Navigating the Future: The UK’s Competitive Edge in Fintech Regulation and Innovation
“The UK has a strong competitive advantage in areas like cybersecurity, privacy and, increasingly, artificial intelligence. A lot of work, however, remains to be done. This is not an automatic process by any means,” outlines Dr Devraj Basu, Senior Lecturer in Finance in the Accounting and Finance department at the Strathclyde Business School. Basu helped set up the RegTech Forum which brings together industry, academia and government to help understand the fast moving RegTech landscape and how Scotland and the UK can position themselves to become leading global players.
“While the UK has well established strengths, it needs to pull together all these very different areas by creating an ecosystem solution,” he continues. Basu feels that if the UK provides a proper regulatory framework in the context of technology it will provide a greater impetus in unlocking innovation. A stable regulatory framework is also needed to adapt to technological change to ensure it’s fit for consumers - AI being a prime example. But the UK needs to simultaneously join up with international best practice as well. “These elements require a deep understanding of all the issues, as well as an aspect of agility to bring together all the different stakeholders,” he says.
Regarding the appetite of UK regulators towards the development of overarching digital public infrastructures (such as the so-called ‘India Stack’ built on Aadhaar, India's digital ID system), Basu believes that the UK can learn from establishing digital identities, preferably through the creation of an overarching framework for privacy regulations. However, the parallels stop there. This is because the UK would, unlike India, have to tackle its legacy technology issues. Further, the UK’s Financial Conduct Authority (FCA) can only play a limited role in transforming legacy infrastructure because rather than dishing out prescriptive directions to industry, the FCA is a principles-based regulator which can only outline overarching maxims.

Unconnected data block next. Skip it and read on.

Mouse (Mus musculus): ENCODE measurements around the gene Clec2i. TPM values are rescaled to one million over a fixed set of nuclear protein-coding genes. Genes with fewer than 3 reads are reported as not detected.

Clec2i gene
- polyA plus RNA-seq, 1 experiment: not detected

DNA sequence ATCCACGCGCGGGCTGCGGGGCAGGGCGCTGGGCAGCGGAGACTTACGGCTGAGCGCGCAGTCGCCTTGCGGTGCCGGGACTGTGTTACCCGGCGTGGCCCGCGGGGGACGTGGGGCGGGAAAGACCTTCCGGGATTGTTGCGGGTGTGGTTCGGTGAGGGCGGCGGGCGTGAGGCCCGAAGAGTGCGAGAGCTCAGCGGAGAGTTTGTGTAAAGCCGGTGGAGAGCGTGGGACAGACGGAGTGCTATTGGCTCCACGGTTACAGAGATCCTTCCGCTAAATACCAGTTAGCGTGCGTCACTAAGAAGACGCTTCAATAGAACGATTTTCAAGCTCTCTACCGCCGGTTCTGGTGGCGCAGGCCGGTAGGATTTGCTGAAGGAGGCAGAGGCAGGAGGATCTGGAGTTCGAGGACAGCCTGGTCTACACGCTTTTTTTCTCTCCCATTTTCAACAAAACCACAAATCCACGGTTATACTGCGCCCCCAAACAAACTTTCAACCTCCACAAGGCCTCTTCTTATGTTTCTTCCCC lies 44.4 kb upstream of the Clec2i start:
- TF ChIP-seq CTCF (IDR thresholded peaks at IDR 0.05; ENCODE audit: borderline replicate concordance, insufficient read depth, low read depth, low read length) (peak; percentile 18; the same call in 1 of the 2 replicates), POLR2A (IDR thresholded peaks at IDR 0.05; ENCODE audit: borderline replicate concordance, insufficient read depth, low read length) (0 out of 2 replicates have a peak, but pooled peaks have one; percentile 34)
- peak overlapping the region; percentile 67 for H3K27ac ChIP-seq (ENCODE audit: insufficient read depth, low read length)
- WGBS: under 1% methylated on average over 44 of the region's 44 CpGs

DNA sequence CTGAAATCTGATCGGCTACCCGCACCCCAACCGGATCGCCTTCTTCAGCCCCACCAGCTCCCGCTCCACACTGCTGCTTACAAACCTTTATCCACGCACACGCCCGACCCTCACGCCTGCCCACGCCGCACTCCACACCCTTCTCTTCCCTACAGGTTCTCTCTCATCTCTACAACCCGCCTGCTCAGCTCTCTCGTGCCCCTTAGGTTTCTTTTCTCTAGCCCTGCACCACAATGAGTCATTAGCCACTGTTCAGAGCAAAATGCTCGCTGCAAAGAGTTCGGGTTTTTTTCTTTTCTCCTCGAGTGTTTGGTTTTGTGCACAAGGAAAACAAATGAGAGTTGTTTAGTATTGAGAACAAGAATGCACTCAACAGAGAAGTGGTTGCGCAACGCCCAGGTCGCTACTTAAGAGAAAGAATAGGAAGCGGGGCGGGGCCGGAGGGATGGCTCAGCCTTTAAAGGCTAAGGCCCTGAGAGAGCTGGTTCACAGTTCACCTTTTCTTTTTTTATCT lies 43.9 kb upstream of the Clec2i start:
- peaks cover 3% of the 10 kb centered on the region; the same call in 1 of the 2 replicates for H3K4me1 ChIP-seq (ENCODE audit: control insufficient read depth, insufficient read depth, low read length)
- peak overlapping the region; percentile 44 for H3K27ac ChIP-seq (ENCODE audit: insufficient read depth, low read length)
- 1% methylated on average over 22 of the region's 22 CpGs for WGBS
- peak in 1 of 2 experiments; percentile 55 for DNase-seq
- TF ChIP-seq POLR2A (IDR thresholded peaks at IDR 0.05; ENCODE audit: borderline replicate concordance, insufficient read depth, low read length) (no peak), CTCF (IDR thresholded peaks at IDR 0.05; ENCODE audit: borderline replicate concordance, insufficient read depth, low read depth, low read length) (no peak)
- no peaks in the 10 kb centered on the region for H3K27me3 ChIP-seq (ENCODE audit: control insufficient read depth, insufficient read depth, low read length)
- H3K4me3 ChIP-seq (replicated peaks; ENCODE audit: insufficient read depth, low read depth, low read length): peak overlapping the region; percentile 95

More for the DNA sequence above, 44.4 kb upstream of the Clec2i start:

In terms of innovating financial regulation itself, Basu feels that the UK has done the right thing by introducing regulatory sandboxes. Moreover, he feels strongly that the FCA should start looking at the costs that regulations impose on businesses and how they can be minimised. This could be achieved by implementing a ‘by design’ philosophy by providing either high-level roadmaps that minimise cost or interactive processes that lead to better regulation. “One way of being innovative is if the regulator could convince organisations that the adoption of new regulations would actually improve products or sales. One thing that's come out of our RegTech Forum is this notion of the ‘by design’ philosophy, which takes a proactive view on regulation, which in turn encourages innovation,” Basu explains. “Ideally a regulator should be a body that guides businesses through a process and helps them get better.”